Liquefied natural gas (LNG)
Many people in need of energy are located far from gas fields, making pipelines too impractical or costly to build. To get around this problem, gas can be cooled to make a liquid, shrinking its volume for easier, safer storage and shipping overseas.
Shell has been a pioneer in liquefied natural gas (LNG) for more than 50 years. In Arzew, Algeria, the first commercial LNG liquefaction plant was delivered in 1964 with Shell involvement, and we shipped the first commercial cargo from Algeria to the UK in the same year, starting today’s global trade.
We have continued to innovate and improve the technology behind LNG, and have worked hard to find ways to make more LNG available where it is needed around the world. For example, we are building Prelude FLNG, the world’s largest floating LNG production facility, which will access gas resources from underwater fields too uneconomic or challenging to reach from land.
What is LNG and how can we use it?
LNG is a clear, colourless and non-toxic liquid which forms when natural gas is cooled to -162ºC (-260ºF). The cooling process shrinks the volume of the gas 600 times, making it easier and safer to store and ship. In its liquid state, LNG will not ignite.
When LNG reaches its destination, it is turned back into a gas at regasification plants. It is then piped to homes, businesses and industries where it is burnt for heat or to generate electricity. LNG is now also emerging as a cost-competitive and cleaner transport fuel, especially for shipping and heavy-duty road transport.
How do we make LNG?
See how we turn natural gas into a liquid for easier transport overseas
Title: What is LNG- Turning natural gas into liquid - from YouTube
Duration: 2:48 minutes
The methodology and benefits of the liquefaction of natural gas for transportation in order to meet the global energy demand.
What is LNG- Turning natural gas into liquid - from YouTube Transcript
[Background music plays]
Rhythmic instrumental music plays.
Aerial view of animated grey gridlines on a white background.
Pull back to wide view of 3D simulation of a city skyline rising out of the gridlined background.
Pan and pull back to aerial view of the skyline, which levels out to two 3D yellow blocks, labelled Population and Demand, still surrounded by a white background with grey gridlines, the blocks casting a shadow in front of them.
Pull back to wide front view of the blocks as four more appear frame-right of the first two. The blocks are labelled 2000, 2010, 2020, 2030, 2040 and 2050, and rise incrementally in height from left to right. The blocks cast a slight grey shadow just in front of them against a white background.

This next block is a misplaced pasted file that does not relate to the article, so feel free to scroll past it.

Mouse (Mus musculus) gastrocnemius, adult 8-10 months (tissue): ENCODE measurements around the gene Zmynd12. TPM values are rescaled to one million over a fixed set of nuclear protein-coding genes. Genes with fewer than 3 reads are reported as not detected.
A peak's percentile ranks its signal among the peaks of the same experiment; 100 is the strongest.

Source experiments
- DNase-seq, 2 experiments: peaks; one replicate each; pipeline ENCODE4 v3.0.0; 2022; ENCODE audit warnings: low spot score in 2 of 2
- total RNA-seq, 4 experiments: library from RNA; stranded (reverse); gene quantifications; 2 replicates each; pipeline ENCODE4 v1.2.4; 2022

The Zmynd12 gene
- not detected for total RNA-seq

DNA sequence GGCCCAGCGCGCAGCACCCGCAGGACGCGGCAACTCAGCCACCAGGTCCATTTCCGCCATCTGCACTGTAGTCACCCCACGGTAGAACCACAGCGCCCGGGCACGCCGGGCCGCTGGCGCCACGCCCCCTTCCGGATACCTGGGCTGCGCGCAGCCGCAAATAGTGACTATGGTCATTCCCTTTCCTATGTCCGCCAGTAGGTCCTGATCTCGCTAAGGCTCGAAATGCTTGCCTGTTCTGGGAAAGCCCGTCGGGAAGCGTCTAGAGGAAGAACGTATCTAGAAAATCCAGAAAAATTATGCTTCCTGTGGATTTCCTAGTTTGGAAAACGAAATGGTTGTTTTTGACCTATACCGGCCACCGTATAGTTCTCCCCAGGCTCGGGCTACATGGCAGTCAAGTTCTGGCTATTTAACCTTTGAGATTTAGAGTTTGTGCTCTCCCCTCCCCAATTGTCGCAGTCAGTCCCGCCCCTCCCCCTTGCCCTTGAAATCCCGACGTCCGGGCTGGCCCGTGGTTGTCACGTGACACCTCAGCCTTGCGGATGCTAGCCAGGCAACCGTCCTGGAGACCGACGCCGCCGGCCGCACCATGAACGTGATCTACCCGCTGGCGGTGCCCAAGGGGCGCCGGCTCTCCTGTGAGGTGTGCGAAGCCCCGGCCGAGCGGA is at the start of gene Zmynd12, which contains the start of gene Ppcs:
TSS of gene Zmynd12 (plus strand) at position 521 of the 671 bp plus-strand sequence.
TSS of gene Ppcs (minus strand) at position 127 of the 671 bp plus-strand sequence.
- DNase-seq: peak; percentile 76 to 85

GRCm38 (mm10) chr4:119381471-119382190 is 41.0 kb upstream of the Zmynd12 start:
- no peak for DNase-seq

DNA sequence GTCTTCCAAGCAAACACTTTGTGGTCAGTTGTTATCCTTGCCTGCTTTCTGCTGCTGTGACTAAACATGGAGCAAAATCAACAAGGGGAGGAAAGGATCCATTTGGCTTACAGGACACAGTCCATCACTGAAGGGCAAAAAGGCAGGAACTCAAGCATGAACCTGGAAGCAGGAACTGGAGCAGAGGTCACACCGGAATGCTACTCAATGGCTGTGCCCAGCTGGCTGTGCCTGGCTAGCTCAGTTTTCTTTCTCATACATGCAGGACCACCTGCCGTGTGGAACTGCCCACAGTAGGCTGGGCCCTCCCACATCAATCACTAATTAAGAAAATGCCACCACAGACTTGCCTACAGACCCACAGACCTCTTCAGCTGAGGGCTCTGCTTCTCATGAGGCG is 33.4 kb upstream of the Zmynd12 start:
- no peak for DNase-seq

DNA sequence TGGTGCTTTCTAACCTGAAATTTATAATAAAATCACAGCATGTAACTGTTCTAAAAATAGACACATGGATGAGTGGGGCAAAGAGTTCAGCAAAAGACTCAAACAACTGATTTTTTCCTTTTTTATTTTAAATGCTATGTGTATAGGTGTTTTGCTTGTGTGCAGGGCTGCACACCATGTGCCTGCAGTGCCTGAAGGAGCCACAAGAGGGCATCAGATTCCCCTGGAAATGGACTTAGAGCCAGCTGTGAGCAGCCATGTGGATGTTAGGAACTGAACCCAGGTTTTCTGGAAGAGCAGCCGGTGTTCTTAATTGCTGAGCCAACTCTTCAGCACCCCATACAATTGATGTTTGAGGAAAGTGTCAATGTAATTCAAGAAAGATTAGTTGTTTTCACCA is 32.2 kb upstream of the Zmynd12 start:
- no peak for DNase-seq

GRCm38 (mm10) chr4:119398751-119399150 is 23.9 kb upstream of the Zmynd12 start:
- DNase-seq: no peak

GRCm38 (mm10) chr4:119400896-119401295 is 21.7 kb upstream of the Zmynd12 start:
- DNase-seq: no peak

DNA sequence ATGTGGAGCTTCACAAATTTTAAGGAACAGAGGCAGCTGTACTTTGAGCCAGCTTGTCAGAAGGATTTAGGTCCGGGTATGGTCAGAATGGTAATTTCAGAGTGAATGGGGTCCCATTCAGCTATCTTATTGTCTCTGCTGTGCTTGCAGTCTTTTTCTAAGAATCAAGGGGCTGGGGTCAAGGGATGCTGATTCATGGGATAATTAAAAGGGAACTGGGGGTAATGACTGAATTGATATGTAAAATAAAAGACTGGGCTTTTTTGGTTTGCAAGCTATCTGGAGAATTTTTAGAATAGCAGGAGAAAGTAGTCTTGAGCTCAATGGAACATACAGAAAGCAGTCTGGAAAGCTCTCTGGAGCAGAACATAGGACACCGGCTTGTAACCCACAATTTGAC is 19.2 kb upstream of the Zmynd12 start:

The world’s population is growing and, for many, living standards will continue to improve. As a result, global energy demand is expected to double by 2050 when compared to 2000.
Population / Demand
To help meet this demand, gas will form an increasingly important role.
2000 / 2010 / 2020 / 2030 / 2040 / 2050
Zoom to the blocks as they decrease and disappear into the white, gridlined background.
Natural gas is plentiful, and it’s the cleanest-burning fossil fuel.
Aerial view of gridlined surface as a simulation of a rotating globe of the earth emerges from the surface, continents visible in a mustard colour and the oceans between in pale blue, the globe casting a faint grey shadow in a south-easterly direction.
But some natural gas resources are in remote locations: transporting the gas long distances by pipeline can be costly and impractical. The solution?
The simulation of the globe morphs into a teardrop of blue liquid against the white, gridlined background. The drop of liquid rolls downwards and disappears.
We liquefy the gas by cooling it, which shrinks its volume for easier, economical and safe transportation by ship.
Zoom in on a vertical cylindrical shape, a simulated pipeline, as it emerges out of the white, gridlined background.
Simulated gas particles of many colours float upwards through the pipe, and shadows appear either side of the pipe to simulate the reflection of the pipeline running along the ground’s surface.
Pan down to oblique, horizontal angle of the pipeline as coloured particles flow frame left to frame right, all still against the white background with grey gridlines and shadows.
Pull back to an aerial view of a network of pipes along which particles are flowing, all stemming from one pipe, similar to the shape of a fork, but with many tines.
So, how is liquefied natural gas produced? Natural gas extracted from the ground contains impurities, water and other associated liquids. First it is processed to clean it. It goes through a series of pipes and vessels where gravity helps separate the gas from some of the heavier liquids.
Pull back and pan to an aerial view of the whole plant, one of the large towers displaying the Shell logo.
Zoom to another section of the plant, showing a single pipeline, through which multi-coloured particles are flowing into a tank.
Zoom to close-up of particles, showing the yellow particles, representing carbon dioxide and hydrogen sulphide, being absorbed into the background, disappearing, leaving green, blue, turquoise and purple particles flowing from frame-left to frame-right.